I Lived In (& Loved) Vancouver, But Montreal Is Where I Feel At Home

There's no city like Montreal ❤️

Contributing Writer
A person taking pictures at Stanley Park in Vancouver. Right: Montreal's Ring and downtown area.

A person taking pictures at Stanley Park in Vancouver. Right: Montreal's Ring and downtown area.

This Opinion article is part of a Narcity Media series. The views expressed are the author's own and do not necessarily reflect the views of Narcity Media.

Many millennials dream about moving to New York or L.A., but I've always wanted to live in Vancouver. Growing up on the other side of the planet, I assumed the trendy city was the best of what Canada has to offer: mild winters, gorgeous landscapes, a wild nightlife as well as fit and cool city folks.

My wish came true in 2019 when I was accepted for a semester exchange at the University of British Columbia. For four months, I took in much of what the West Coast metropolis has to offer, and I swore that I would return for a permanent move post-pandemic.

But fast forward three years later, I'm happily residing and working in Montreal and not moving anytime soon.

What happened? I simply fell in love with Quebec's biggest city. Let me explain how Montreal deconstructed my perception of Vancouver as the ideal city to settle in.

It's Called Beautiful British Columbia For A Reason

Montreal is not an ugly city, but as far as beauty goes, Vancouver wins.

In addition to having some of the warmest but rainiest weather in all of Canada, the seaport is surrounded by forests and stunning mountains easily accessible by public transit.

Without a car, I was able to visit Grouse mountain and even Joffre Lakes Provincial Park further north.

At Stanley Park, I could ride a bike for hours by the water because it's mostly flat with gorgeous views.

I went to Mont-Royal just once and enjoyed my walk but thinking about the hike up just demotivates me to go back.

Plus, I grew up on an island so I really miss seeing the ocean here in Montreal. The market at Vancouver's Granville Island was my go-to place to relax, watch the boats and eat doughnuts.

What About The People? 

As a France native, I must admit it's easier for me to connect with the party animals of Montreal than with the outdoorsy Vancouverites overall.

I have some bittersweet memories of my interactions with a few West Coast Canadians. I heard racist comments towards black or indigenous people on several occasions, as well as xenophobic remarks towards French-speaking Canadians and Europeans.

I never experienced such incidents in Montreal. That being said, I've mostly met great people in both cities, and I like to think that those close-minded people I crossed paths with in 2019 are a minority in Raincouver.

I was also traumatized by the high homeless population living in Vancouver, on East Hastings more precisely. Walking down this street destroyed my preconceived idea of Vancouver as the "perfect city".

Arriving in Montreal with no expectations three years later allowed me to discover the city objectively and be surprised by all its wonders.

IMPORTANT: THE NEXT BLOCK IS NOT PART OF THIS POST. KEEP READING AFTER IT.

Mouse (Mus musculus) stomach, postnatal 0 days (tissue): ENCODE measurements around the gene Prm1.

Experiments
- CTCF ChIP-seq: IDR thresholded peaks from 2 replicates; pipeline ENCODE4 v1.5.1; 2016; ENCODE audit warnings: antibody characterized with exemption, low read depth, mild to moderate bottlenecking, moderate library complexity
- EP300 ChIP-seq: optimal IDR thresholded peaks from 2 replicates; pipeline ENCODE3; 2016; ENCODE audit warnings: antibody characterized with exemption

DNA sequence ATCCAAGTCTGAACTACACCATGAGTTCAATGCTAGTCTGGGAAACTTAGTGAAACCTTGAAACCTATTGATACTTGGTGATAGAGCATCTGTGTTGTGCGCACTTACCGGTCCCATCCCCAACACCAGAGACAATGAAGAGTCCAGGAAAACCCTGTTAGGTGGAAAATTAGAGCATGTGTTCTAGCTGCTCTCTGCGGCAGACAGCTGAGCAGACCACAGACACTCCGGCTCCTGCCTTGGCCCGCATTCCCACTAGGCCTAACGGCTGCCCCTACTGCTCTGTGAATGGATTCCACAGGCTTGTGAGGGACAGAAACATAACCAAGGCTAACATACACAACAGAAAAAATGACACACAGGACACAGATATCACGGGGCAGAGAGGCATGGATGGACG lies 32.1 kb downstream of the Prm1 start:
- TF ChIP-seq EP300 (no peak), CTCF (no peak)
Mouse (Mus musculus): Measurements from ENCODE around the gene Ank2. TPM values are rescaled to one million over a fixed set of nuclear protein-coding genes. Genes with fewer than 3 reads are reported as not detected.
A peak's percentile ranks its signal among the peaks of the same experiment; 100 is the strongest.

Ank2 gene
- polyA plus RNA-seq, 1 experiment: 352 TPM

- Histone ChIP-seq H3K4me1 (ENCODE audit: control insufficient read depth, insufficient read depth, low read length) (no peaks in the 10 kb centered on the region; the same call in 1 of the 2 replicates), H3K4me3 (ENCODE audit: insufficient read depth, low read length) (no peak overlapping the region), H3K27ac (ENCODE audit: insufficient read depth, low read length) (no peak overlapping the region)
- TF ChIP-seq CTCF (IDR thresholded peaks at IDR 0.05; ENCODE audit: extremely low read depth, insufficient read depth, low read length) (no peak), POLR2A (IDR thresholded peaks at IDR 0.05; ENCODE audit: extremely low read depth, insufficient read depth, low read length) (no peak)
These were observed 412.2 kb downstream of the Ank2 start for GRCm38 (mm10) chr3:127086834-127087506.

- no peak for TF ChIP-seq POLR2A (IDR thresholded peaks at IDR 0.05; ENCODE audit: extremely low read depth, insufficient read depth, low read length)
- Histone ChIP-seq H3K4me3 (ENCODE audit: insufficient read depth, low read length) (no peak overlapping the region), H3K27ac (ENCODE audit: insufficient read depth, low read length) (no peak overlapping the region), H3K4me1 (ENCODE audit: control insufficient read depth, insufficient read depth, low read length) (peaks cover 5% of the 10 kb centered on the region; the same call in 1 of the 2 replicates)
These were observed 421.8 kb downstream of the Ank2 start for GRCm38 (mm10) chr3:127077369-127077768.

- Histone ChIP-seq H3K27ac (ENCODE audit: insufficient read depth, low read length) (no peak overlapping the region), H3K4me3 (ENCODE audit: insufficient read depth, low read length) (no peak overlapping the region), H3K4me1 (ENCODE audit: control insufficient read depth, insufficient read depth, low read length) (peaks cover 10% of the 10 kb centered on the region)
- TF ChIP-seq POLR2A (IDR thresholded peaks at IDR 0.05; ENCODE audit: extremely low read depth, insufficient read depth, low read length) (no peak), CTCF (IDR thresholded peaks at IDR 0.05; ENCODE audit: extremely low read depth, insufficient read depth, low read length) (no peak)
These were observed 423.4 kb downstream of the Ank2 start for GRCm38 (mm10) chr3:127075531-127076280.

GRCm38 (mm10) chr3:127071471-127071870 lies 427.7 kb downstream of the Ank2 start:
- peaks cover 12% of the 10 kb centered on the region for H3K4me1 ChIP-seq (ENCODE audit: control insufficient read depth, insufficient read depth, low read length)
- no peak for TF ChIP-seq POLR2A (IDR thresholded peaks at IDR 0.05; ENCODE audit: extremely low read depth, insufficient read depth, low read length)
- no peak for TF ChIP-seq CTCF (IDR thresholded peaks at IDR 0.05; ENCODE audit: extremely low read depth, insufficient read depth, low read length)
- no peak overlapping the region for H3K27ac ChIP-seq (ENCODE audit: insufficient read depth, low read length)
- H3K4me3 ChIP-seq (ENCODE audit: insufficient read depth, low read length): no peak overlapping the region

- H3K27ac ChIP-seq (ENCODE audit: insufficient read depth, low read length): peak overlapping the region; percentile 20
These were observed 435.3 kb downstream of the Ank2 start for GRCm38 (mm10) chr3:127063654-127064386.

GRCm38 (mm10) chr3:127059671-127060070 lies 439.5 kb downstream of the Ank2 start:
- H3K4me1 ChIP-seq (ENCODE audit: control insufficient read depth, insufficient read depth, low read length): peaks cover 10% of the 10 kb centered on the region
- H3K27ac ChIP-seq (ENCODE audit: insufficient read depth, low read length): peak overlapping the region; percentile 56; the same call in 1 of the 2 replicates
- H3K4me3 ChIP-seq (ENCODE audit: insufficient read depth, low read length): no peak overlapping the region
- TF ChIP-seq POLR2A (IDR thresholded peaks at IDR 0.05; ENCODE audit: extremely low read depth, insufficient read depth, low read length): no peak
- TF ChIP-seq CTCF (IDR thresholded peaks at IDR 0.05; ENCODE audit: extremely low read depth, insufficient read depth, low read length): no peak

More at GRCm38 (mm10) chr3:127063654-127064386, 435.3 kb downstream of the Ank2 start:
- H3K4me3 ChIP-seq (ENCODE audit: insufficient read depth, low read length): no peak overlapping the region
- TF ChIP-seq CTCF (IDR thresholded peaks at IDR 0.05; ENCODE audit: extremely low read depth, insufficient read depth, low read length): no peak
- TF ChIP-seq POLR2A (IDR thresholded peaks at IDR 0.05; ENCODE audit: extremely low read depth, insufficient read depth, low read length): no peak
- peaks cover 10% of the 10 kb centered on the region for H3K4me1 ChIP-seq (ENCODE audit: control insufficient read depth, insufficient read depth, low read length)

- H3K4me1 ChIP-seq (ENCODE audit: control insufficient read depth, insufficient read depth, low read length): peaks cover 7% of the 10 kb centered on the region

"The Paris Of North America" Has The Best Parties

The European touch is what makes Montreal so unique in North America.

Being able to switch from French to English, or even mix both, is a comfort I didn't know I needed until I moved here.

The city's architecture, history and café culture sometimes remind me of home too, whereas nothing in Vancouver seemed familiar.

On top of all that, I quickly discovered why Montreal earned the title of "Festival City".

Though I enjoy the nightlife on both Canadian coasts, our island has the best summer outdoor parties hands down.

I also attended great festivals in South Africa and several countries in Europe, but nothing like IleSoniq or Piknic Électronik.

I Can't Afford Vancouver 

Vancouver's Chinatown. Right: Montreal's Olympic Stadium.

Vancouver's Chinatown. Right: Montreal's Olympic Stadium.

Charlotte Hoareau | MTL Blog

Last but not least, I wouldn't be able to afford the same lifestyle in the West.

Montreal's food scene is rich and diverse, and despite inflation, it's still possible to find cheap and tasty eats across the city.

Despite Richmond's Night Market and numerous Asian eateries, eating out in Vancouver is not particularly memorable yet too pricey, in my opinion.

Plus, I recently wrote a piece explaining how I manage to spend less than $500 in rent in Montreal. I challenge you to find something that low in B.C.

Montreal Is My Happy Place

Y'all get the point. Vancouver used to be my favourite city in Canada because I had never experienced Montreal before.

From the mix of languages to the friendly people and the vibrant party scene, the 514 just does as good as Vancouver — and sometimes better — for much cheaper!

Do you agree with me?

Charlotte Hoareau
Contributing Writer
Charlotte Hoareau is a contributing writer for MTL Blog. She is based in Montreal, Quebec.